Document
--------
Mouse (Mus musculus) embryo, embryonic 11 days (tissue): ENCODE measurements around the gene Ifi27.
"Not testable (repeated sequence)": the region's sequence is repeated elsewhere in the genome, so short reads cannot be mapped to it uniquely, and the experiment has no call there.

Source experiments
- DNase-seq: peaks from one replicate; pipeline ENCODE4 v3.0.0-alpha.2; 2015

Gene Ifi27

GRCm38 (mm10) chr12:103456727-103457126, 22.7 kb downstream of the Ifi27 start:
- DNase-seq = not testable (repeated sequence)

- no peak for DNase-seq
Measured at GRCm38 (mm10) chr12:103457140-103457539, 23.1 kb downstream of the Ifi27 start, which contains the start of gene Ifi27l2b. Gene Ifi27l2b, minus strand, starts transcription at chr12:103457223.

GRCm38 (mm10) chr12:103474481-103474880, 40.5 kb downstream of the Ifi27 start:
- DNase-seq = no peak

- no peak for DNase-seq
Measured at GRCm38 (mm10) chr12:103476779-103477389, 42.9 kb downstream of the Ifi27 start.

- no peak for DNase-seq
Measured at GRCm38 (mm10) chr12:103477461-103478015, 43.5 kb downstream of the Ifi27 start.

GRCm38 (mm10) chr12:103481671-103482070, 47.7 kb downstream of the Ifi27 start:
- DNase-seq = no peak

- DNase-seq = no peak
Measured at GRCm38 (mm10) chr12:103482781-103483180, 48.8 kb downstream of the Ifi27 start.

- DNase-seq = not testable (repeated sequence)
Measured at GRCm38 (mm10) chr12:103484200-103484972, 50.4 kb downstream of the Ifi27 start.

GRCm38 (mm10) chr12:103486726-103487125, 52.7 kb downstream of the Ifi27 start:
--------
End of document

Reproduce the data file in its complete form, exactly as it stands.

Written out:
Mouse (Mus musculus) embryo, embryonic 11 days (tissue): ENCODE measurements around the gene Ifi27.
"Not testable (repeated sequence)": the region's sequence is repeated elsewhere in the genome, so short reads cannot be mapped to it uniquely, and the experiment has no call there.

Source experiments
- DNase-seq: peaks from one replicate; pipeline ENCODE4 v3.0.0-alpha.2; 2015

Gene Ifi27

GRCm38 (mm10) chr12:103456727-103457126, 22.7 kb downstream of the Ifi27 start:
- DNase-seq = not testable (repeated sequence)

- no peak for DNase-seq
Measured at GRCm38 (mm10) chr12:103457140-103457539, 23.1 kb downstream of the Ifi27 start, which contains the start of gene Ifi27l2b. Gene Ifi27l2b, minus strand, starts transcription at chr12:103457223.

GRCm38 (mm10) chr12:103474481-103474880, 40.5 kb downstream of the Ifi27 start:
- DNase-seq = no peak

- no peak for DNase-seq
Measured at GRCm38 (mm10) chr12:103476779-103477389, 42.9 kb downstream of the Ifi27 start.

- no peak for DNase-seq
Measured at GRCm38 (mm10) chr12:103477461-103478015, 43.5 kb downstream of the Ifi27 start.

GRCm38 (mm10) chr12:103481671-103482070, 47.7 kb downstream of the Ifi27 start:
- DNase-seq = no peak

- DNase-seq = no peak
Measured at GRCm38 (mm10) chr12:103482781-103483180, 48.8 kb downstream of the Ifi27 start.

- DNase-seq = not testable (repeated sequence)
Measured at GRCm38 (mm10) chr12:103484200-103484972, 50.4 kb downstream of the Ifi27 start.

GRCm38 (mm10) chr12:103486726-103487125, 52.7 kb downstream of the Ifi27 start: